While we are making progress rooting out this abuse, as we’ve said before, it’s an ongoing challenge and we constantly have to improve to stay ahead. That means building better technology, hiring more people and working more closely with law enforcement, security experts and other companies.

We’ll update this post with more details when we have them, or if the facts change.

What We’ve Found So Far

The individuals behind this activity used a combination of authentic and fake accounts to disseminate content across a variety of Pages and Groups. They frequently posted about local and political news, including topics like the upcoming elections, candidate updates and views, alleged misconduct of political opponents, and controversial events that were purported to occur during previous administrations. Although the people behind this activity attempted to conceal their identities, our investigation found that this activity was linked to a network organized by Nic Gabunada.

  • Presence on Facebook and Instagram: 67 Pages, 68 Facebook accounts, 40 Groups and 25 Instagram accounts.
  • Followers: About 3.6 million accounts followed one or more of these Pages, about 1.8 million accounts joined at least one of these Groups and around 5,300 accounts followed one or more of these Instagram accounts.
  • Advertising: Around 59,000 USD in spending for ads on Facebook paid for in Philippine peso, Saudi riyal and US dollars. The first ad ran in January 2014 and the most recent ad ran in March 2019.

We identified these accounts and Pages through an ongoing internal investigation into Philippines-linked coordinated inauthentic behavior. Our assessment benefited from open source reporting. We have shared relevant information with policymakers and industry partners.

Below is a sample of the content posted by some of these Pages:

Caption: DU30 blessed us again! MRT has new air conditioner units! It’s now gonna be cold in the Philippines!
Photo text: “Comfortable Life for all”

Caption: Husband and his wife that allegedly has 4 lovers, confront each other on Tulfo’s program. Watch the intense confrontation of the two here. Please spread.

Caption: The fountains are so beautiful

Caption: Apparently it’s possible for a man to give birth through Cesarian or C-section. How did this happen? Find out!

Caption: Since the time he was a congressman and now that he is a senator, Kuya Sonny Angara has passed 150 laws.



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Four Ideas to Regulate the Internet

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By Mark Zuckerberg, CEO 

Technology is a major part of our lives, and companies such as Facebook have immense responsibilities. Every day we make decisions about what speech is harmful, what constitutes political advertising, and how to prevent sophisticated cyberattacks. These are important for keeping our community safe. But if we were starting from scratch, we wouldn’t ask companies to make these judgments alone.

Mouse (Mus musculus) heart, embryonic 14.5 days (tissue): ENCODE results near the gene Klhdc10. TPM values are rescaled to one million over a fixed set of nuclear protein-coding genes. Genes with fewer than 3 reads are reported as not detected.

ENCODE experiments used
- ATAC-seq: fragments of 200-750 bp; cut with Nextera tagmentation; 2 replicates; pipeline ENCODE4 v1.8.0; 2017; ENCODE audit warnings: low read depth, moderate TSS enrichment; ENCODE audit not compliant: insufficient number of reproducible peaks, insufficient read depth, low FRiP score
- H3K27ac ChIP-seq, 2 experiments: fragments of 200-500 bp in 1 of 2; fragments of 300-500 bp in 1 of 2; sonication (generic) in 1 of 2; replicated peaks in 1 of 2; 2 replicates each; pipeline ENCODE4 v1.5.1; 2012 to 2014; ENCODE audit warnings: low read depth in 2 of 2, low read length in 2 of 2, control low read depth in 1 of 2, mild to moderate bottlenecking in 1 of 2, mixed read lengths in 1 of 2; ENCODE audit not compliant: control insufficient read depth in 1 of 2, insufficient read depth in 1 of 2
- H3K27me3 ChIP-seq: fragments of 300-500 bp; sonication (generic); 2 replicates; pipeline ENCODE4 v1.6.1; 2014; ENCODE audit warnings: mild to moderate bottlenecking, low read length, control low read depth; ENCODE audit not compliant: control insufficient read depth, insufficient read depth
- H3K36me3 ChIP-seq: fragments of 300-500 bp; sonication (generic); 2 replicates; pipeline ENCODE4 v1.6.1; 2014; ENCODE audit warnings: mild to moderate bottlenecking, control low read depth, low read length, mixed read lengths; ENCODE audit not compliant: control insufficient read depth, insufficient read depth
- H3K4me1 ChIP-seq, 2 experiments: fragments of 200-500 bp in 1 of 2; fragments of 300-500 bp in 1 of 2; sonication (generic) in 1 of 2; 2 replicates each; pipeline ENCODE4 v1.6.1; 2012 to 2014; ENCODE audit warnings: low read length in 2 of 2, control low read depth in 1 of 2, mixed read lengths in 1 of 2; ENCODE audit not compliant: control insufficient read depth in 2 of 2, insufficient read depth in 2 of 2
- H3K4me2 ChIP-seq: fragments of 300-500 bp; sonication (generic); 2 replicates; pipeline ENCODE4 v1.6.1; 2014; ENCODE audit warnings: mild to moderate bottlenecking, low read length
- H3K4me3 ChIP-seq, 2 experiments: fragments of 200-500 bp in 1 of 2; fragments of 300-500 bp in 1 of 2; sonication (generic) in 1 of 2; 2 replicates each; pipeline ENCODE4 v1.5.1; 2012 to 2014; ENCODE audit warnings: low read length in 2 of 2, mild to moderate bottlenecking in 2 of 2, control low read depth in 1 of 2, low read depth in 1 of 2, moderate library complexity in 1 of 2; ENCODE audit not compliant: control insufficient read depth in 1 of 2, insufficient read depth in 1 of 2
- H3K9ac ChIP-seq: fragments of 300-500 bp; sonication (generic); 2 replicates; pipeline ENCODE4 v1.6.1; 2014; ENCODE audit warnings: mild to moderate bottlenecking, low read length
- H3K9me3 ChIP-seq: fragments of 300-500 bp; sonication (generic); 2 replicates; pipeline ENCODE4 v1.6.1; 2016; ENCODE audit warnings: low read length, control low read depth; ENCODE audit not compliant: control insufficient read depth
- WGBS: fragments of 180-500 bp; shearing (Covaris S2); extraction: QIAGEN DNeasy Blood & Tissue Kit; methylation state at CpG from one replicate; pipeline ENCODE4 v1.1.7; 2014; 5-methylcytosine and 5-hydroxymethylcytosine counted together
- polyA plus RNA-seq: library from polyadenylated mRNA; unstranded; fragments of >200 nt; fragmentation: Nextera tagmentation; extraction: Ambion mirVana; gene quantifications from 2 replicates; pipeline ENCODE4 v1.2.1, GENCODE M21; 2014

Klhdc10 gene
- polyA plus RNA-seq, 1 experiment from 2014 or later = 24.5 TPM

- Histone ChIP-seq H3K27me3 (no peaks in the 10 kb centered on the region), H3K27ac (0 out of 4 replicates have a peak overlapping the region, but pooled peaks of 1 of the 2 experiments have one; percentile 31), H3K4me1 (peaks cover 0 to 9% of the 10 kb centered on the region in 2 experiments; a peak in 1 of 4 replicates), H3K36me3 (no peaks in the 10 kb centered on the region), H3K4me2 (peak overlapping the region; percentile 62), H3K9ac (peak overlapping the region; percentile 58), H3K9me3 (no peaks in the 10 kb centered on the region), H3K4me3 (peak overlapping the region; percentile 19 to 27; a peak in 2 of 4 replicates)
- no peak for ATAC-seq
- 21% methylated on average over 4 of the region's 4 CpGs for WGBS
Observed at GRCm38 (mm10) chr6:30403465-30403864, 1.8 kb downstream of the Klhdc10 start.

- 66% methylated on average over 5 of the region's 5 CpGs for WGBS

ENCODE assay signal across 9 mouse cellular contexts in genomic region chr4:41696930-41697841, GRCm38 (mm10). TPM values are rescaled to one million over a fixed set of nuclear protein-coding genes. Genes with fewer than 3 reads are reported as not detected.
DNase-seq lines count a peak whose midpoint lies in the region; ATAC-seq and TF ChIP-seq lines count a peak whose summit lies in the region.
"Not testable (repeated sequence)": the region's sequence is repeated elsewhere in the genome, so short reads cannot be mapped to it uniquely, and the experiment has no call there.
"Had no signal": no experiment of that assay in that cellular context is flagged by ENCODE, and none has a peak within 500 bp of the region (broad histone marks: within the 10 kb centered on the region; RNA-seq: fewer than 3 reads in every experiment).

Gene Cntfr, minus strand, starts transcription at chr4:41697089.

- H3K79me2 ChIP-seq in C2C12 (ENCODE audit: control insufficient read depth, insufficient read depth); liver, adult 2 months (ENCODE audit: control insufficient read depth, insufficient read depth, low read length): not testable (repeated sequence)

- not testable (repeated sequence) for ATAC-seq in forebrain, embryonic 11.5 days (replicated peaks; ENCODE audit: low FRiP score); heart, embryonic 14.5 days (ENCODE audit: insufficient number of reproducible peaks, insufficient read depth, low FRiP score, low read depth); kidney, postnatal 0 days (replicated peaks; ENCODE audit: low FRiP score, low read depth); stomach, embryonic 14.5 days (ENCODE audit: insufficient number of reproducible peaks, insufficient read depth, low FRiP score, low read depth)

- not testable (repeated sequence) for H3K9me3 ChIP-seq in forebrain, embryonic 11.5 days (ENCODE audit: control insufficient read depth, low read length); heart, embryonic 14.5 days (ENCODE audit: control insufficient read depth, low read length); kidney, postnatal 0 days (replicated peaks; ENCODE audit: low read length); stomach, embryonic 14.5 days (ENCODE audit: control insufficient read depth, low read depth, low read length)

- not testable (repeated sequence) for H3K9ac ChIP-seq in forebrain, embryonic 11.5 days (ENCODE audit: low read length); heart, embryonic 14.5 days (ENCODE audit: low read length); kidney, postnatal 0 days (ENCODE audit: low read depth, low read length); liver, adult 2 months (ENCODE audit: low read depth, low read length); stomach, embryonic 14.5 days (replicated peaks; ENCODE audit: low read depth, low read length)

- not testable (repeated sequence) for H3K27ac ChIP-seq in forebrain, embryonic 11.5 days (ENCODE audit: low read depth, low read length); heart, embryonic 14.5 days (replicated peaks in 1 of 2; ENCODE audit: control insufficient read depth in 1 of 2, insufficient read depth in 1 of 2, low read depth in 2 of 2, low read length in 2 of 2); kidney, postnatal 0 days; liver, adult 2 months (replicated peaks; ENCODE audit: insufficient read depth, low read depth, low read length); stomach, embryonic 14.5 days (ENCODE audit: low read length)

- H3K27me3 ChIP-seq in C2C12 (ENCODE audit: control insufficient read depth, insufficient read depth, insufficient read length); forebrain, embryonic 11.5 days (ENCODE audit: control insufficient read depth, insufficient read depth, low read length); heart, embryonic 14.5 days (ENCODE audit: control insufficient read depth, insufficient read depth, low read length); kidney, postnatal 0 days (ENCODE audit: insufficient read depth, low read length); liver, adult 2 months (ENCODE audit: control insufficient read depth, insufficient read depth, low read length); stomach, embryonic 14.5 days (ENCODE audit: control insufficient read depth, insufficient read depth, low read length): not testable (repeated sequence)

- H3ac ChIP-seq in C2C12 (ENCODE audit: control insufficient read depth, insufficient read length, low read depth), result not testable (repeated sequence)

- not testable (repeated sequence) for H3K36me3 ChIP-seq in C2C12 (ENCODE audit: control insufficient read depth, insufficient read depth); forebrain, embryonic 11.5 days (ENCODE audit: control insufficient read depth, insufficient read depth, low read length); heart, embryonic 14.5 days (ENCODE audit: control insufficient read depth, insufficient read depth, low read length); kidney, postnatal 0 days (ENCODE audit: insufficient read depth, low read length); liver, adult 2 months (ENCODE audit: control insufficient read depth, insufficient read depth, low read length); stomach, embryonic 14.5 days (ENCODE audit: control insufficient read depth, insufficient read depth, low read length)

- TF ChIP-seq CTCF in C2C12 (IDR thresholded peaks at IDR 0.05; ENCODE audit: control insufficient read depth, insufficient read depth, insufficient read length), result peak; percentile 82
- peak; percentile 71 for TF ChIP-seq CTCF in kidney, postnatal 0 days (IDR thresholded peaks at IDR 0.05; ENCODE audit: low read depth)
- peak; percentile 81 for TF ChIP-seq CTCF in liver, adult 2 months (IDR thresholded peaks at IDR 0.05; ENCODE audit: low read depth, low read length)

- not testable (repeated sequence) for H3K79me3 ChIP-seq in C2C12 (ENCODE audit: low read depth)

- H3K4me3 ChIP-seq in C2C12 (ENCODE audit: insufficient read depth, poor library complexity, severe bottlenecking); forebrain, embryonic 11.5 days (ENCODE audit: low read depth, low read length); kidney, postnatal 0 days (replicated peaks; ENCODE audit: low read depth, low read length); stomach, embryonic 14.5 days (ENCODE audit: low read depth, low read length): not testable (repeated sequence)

I believe we need a more active role for governments and regulators. By updating the rules for the internet, we can preserve what’s best about it — the freedom for people to express themselves and for entrepreneurs to build new things — while also protecting society from broader harms.

From what I’ve learned, I believe we need new regulation in four areas: harmful content, election integrity, privacy and data portability.

First, harmful content. Facebook gives everyone a way to use their voice, and that creates real benefits — from sharing experiences to growing movements. As part of this, we have a responsibility to keep people safe on our services. That means deciding what counts as terrorist propaganda, hate speech and more. We continually review our policies with experts, but at our scale we’ll always make mistakes and decisions that people disagree with.

Lawmakers often tell me we have too much power over speech, and frankly I agree. I’ve come to believe that we shouldn’t make so many important decisions about speech on our own. So we’re creating an independent body so people can appeal our decisions. We’re also working with governments, including French officials, on ensuring the effectiveness of content review systems.

Internet companies should be accountable for enforcing standards on harmful content. It’s impossible to remove all harmful content from the internet, but when people use dozens of different sharing services — all with their own policies and processes — we need a more standardized approach.

One idea is for third-party bodies to set standards governing the distribution of harmful content and measure companies against those standards. Regulation could set baselines for what’s prohibited and require companies to build systems for keeping harmful content to a bare minimum.

Facebook already publishes transparency reports on how effectively we’re removing harmful content. I believe every major internet service should do this quarterly, because it’s just as important as financial reporting. Once we understand the prevalence of harmful content, we can see which companies are improving and where we should set the baselines.

Second, legislation is important for protecting elections. Facebook has already made significant changes around political ads: Advertisers in many countries must verify their identities before purchasing political ads. We built a searchable archive that shows who pays for ads, what other ads they ran and what audiences saw the ads. However, deciding whether an ad is political isn’t always straightforward. Our systems would be more effective if regulation created common standards for verifying political actors.